Thursday, October 13, 2005 E-Mail this article to a friend Printer Friendly Version Frustration spills over in AJK
MUZAFFARABAD: Desperation and anger in the area worst hit by the Kashmir earthquake spilled over on Wednesday as survivors swamped a relief truck bringing supplies to more remote mountain villages and beat the delivery workers.
Even as aid was starting to flow, anger over what many residents saw as a slow and ineffective response to the disaster was mounting in Muzaffarabad.
The 7.6 magnitude earthquake killed more than 20,000 people, most of them in Pakistani Kashmir, and four days after it struck, many survivors say they have still received no help.
On Wednesday, a frenzied crowd of men battled each other to clamber up into the truck to grab boxes of bottled water, blankets and packets of biscuits.
“We only see things coming and going, we need food, we need water,” said one man taking part in the melee on the main road from Muzaffarabad. Muhammad Rauf, in charge of the private convoy of 11 trucks, said that he and his colleagues had been beaten by the crowd. He said that he had been trying to take the supplies up to some of the many remote mountain villages devastated by the quake, but that all other traffic on the road and been blocked by a landslide.
“My experience has been very bad,” he said as an army bulldozer tried to clear huge rocks and mud from the road. “I’m going to take the rest of my stuff back from here and dump it at the army camp. They can be responsible for distributing it,” he said.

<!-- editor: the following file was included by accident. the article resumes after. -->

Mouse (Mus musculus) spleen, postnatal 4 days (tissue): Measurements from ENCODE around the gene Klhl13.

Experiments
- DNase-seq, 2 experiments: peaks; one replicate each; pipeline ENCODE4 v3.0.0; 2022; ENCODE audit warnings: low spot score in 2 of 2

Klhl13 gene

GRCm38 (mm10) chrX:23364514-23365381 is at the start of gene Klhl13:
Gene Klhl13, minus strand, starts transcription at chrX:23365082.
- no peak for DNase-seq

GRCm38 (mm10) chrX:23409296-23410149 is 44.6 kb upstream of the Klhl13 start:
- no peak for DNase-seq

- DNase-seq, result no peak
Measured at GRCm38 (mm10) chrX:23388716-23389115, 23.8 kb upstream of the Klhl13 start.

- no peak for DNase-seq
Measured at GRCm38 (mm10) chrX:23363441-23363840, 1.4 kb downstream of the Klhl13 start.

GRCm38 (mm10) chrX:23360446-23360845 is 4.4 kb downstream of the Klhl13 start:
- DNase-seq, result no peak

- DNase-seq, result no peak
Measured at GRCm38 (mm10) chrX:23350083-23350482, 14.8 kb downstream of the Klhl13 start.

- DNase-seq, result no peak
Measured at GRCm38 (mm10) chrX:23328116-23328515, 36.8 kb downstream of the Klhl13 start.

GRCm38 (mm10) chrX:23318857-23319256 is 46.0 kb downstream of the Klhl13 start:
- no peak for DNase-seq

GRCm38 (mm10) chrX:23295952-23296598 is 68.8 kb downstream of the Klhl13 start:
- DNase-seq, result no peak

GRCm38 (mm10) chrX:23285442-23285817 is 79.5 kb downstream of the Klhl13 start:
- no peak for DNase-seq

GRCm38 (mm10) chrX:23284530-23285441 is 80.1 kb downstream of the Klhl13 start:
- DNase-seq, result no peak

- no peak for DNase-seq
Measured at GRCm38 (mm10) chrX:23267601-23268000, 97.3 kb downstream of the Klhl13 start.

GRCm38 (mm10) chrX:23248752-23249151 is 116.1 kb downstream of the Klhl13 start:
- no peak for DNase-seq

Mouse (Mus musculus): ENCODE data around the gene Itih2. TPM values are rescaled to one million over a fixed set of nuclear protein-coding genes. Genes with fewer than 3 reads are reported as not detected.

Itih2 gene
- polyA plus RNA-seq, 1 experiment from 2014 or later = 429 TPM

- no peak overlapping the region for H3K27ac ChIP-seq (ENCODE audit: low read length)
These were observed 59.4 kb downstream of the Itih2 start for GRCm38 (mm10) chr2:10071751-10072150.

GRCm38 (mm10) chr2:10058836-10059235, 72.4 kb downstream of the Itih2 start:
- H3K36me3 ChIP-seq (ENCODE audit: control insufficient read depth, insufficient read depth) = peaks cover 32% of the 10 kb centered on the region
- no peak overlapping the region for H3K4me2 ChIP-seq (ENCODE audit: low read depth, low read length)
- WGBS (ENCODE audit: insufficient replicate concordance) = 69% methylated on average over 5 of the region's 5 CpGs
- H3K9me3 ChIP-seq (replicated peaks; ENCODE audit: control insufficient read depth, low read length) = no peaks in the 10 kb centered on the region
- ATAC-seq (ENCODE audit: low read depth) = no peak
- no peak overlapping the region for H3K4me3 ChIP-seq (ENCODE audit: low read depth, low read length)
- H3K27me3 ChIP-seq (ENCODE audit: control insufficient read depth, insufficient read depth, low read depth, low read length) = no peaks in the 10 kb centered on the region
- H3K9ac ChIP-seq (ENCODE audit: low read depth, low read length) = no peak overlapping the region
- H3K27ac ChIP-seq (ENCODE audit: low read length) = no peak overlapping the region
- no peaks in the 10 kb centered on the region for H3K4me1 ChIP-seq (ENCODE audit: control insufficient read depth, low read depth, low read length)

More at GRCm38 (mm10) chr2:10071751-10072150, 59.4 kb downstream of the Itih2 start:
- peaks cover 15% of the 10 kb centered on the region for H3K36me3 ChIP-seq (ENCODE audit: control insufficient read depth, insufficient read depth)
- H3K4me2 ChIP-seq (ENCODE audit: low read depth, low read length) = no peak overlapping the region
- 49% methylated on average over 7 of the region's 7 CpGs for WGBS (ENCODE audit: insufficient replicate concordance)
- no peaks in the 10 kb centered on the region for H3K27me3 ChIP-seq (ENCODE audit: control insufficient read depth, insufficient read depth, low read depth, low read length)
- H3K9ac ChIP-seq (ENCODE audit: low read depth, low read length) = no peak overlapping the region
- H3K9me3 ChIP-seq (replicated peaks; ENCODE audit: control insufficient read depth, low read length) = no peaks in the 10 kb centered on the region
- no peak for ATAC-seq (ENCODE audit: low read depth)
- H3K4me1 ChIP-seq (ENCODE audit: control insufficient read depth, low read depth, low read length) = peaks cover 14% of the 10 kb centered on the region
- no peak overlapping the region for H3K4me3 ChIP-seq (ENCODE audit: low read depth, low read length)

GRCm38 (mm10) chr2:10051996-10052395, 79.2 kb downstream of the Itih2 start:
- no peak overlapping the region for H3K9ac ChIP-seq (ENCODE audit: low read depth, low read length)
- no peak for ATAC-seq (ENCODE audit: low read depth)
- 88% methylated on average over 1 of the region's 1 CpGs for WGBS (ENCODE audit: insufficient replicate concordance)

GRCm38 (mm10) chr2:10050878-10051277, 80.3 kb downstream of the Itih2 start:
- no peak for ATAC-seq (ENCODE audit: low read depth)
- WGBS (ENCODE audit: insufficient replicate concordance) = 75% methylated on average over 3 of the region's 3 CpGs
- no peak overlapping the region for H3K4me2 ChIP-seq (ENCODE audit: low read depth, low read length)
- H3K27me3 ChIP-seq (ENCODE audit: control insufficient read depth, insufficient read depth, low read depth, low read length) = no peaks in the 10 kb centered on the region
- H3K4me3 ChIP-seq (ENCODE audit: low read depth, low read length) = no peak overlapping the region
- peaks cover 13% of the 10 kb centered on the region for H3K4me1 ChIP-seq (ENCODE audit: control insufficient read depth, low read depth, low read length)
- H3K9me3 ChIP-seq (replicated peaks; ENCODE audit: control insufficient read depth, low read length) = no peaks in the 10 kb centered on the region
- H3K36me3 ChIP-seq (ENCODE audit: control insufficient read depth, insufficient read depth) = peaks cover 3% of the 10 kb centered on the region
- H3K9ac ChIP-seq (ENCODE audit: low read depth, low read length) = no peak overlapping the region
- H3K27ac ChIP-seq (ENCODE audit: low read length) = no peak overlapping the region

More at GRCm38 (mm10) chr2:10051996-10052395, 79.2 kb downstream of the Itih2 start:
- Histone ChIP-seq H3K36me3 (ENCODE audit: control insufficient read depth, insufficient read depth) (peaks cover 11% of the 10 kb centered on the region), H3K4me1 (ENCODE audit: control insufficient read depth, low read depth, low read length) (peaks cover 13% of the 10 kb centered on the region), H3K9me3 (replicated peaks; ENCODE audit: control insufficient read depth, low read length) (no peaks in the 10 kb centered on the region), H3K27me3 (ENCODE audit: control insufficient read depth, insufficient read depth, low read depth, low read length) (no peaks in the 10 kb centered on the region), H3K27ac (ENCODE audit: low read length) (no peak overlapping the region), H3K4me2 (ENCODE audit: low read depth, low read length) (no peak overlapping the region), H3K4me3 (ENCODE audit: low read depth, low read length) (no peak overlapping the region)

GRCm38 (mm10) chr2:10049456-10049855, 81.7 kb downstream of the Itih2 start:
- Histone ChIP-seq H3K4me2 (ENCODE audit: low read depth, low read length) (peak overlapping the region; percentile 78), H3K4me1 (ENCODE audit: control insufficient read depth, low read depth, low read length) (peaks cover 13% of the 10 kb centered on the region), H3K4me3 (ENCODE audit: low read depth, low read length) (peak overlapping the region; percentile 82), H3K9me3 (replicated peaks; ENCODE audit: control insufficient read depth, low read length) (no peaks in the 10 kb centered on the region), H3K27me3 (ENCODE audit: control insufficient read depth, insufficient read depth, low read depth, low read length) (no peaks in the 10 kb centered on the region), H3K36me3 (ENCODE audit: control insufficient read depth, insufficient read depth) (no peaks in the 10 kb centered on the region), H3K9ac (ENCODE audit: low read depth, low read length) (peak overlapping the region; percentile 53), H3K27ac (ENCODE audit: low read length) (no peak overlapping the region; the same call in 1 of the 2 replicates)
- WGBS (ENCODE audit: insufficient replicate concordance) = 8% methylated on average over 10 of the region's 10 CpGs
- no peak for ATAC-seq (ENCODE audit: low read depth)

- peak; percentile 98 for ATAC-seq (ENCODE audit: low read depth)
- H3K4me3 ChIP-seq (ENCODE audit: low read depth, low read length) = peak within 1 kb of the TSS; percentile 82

A military official overseeing the relief operations said on Tuesday that some of the aid efforts mounted by the many private groups and individuals who have rushed up the Himalayan foothills to help, had been chaotic, but the army was setting up distribution points to ensure the proper distribution of government aid.
In villages outside Muzaffarabad, people say they have been provided no help. Many are seething. “If they find a government official here, he will die,” said Syed Abdul Wadood Shah, who was leaving his village of Karadla Syedian and taking his family down to the lowlands.
Shah said 150 people in the village had been killed in the quake and 50 were missing in landslides and under the rubble of 350 ruined buildings. “But these numbers don’t reveal the actual situation,” he said.
The reek of rotting water buffaloes, killed when their barn collapsed in the quake, filled the air.
“Our ancestors’ graves are here. We don’t want to leave, but the situation is so devastating that we have to find food,” Shah said. “Officially, there is aid, but on the ground, there is nothing”. “The aid is being looted in Muzaffarabad and it’s not getting here,” another villager said.
“People have money, but it’s in the banks,” Shah said, referring to banks in the ruined city of Muzaffarabad, most of which was destroyed and damaged in the quake. He said that he did not know if he and his family would ever come back. “We don’t know. The situation is so unpredictable. People are hoping, but there’s no sign of hope in their heart.” reuters